The verb translated “make a firm” in the NASB is “gâbar”.  Strong’s short definition of this word is “prevailed”.  Of the 25 times this word appears in the OT, it is 14 times translated as prevail. The evidence of the usage of gâbar in the Bible (“The covenant of the Seventieth Week” by Meredith G. Kline) indicates that Daniel 9:27 has in view the enforcing of a covenant previously granted.  It is not a verb for the initial making of a covenant.  It should therefore be translated as “make firm a covenant”, and not as “make a firm covenant”.  The KJV translates it as “confirm the covenant” and Young’s Literal Translation reads “strengthening a covenant”.  “Confirm” and “strengthen” imply a covenant that existed prior to the last seven years.  If so, it can only refer to God’s faithful fulfillment of the covenant He has given to Israel.

(4)The many”, with whom the covenant is confirmed, most often refers to God’s people.  For instance:

The Righteous One, My Servant, will justify the many, As He will bear their iniquities“ (Isa 53:11)

Those who have insight among the people will give understanding to the many; yet they will fall by sword and by flame, by captivity and by plunder for many days” (Dan 11:33; See also Dan 11:39; 12:3; Matt. 26:28; Hebr. 9:26-28; Rom 5:15, 19; 1Co 10:33).

If the covenant is confirmed with God’s people, it must be God’s covenant.

For these reasons the seven-year covenant in 9:27 is still God’s covenant with Israel.

NEXT:  Seven Last Years
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Historical-Messianic Interpretation of Daniel 9; The 490 years are 70 seven-year cycles, where every seventh was a Sabbath Year.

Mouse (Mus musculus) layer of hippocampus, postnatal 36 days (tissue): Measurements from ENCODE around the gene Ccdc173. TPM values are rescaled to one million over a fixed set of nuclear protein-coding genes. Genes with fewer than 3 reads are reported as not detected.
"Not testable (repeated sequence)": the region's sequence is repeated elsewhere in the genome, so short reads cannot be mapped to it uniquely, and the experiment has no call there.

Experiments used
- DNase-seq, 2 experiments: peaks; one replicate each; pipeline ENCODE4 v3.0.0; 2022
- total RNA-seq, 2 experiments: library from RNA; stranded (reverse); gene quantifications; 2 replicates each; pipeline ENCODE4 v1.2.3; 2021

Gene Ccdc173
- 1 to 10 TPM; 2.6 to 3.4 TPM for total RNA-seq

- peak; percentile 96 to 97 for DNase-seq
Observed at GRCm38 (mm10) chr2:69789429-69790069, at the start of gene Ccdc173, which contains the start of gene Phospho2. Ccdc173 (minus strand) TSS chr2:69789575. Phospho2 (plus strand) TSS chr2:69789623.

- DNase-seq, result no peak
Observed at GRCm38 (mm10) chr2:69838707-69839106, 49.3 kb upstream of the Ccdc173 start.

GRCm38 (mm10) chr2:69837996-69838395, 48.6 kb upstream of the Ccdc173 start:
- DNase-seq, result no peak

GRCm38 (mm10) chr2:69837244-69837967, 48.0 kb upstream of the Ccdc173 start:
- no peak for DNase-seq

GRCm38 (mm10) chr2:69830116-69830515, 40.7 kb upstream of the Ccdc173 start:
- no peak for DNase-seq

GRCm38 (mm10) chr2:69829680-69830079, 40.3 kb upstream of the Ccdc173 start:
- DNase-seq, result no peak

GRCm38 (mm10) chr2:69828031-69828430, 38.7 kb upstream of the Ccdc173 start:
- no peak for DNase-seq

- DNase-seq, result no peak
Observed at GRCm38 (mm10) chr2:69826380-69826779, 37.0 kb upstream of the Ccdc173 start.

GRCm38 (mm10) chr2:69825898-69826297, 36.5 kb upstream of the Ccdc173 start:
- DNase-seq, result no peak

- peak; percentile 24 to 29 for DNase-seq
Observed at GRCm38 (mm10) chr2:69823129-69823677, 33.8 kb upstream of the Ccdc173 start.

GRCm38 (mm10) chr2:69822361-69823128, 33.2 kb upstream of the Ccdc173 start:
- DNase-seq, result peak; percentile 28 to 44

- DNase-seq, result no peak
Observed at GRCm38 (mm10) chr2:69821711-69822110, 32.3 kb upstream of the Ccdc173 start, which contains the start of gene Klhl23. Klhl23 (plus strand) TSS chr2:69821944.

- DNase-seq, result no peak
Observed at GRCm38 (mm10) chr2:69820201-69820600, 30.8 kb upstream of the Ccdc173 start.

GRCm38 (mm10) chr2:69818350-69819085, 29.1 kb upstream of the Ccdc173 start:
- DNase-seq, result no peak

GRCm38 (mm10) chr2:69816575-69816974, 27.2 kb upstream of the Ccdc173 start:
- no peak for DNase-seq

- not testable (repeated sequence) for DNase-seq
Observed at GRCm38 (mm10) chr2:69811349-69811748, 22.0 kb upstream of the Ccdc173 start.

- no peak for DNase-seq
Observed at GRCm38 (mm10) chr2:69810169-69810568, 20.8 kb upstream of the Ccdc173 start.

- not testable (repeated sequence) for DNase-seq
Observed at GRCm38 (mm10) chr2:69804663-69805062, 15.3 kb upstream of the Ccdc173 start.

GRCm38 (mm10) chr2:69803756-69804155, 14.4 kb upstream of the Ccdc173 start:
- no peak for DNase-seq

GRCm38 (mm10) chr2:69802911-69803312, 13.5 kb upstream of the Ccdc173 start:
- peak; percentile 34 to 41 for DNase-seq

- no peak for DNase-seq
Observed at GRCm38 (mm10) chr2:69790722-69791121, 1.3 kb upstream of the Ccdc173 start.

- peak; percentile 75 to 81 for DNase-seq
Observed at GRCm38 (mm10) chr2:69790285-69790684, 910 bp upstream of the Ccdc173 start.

Sabbath YearsThe Historical-Messianic interpretation is the traditional understanding of Daniel 9.  In this interpretation the 490 years are an extension of God’s covenant with Israel, which was based on Israel’s Sabbath Year cycle.  Jesus confirmed God’s covenant with Israel during the last seven of the 490 years. 

This interpretation is called Messianic because it understands the Messiah to be the one who confirms the covenant for the seven last years.  It is called historical because the full 490 years is interpreted as past history.

Daniel 9 has been understood in such way ever since the early church.  It is only in the recent centuries that Dispensationalism and Liberal Criticism have become the dominant views.

Below the Daniel 9 prophecy is explained from the Historical-Messianic perspective. The explanation will be phrase by phrase.

For discussions of the other interpretations of Daniel 9, see:

Dispensationalism
Critical Interpretation
Consistent Symbolical Interpretation

24a Seventy weeks have been decreed for your people and your holy city (9:24)

Gabriel appears to DanielThese were Gabriel’s opening words.

Israel’s calendar followed a seven-year cycle in which every seventh year was a Sabbath Year for the land (Lev. 25).  The 70 weeks are 70 of those Sabbath Year cycles, and consequently equal to 490 literal years.

By implication, these seventy weeks have decreed by God, for Gabriel brought this message from God (9:22).

Your people and your holy city” refer to Israel and Jerusalem.  Jerusalem is the capital and symbol of the Jewish nation.

Covenant in Daniel 9

This concept is fundamental to understanding many things in this prophecy.  It also helps to explain the Seventy Weeks.  It is discussed in The Covenant in Daniel 9, but explained briefly below:

Sabbath Year

In Leviticus 25 God commanded Israel to allow the land to rest every seventh year (v2), similar to the weekly Sabbath day of rest.  Israel had to work the land for six years (v3), but in the seventh year was a Sabbath Year; the land had to rest (v4).  In this way the years on the Jewish calendar were divided into sevens, with each seventh is a Sabbath Year.

Covenant Exile Pattern

Leviticus 26 contains the covenant promises and warnings.  It states:

Mount Sinai
Mount Sinai

(1) Should Israel become unfaithful (Lev. 26:14-39);
(2) It will go in exile.  God will scatter them among the nations (Lev. 26:33).
(3) If Israel in exile (Lev. 26:41, 44) “confess their iniquity” (v40);
(4)Then I will remember My covenant … with Abraham” (v42) “that I might be their God” (v45).  God would renew His covenant with them

The Covenant Exile Pattern is therefore (1) Disobedience – (2) Exile – (3) Confession – (4) Covenant Renewal.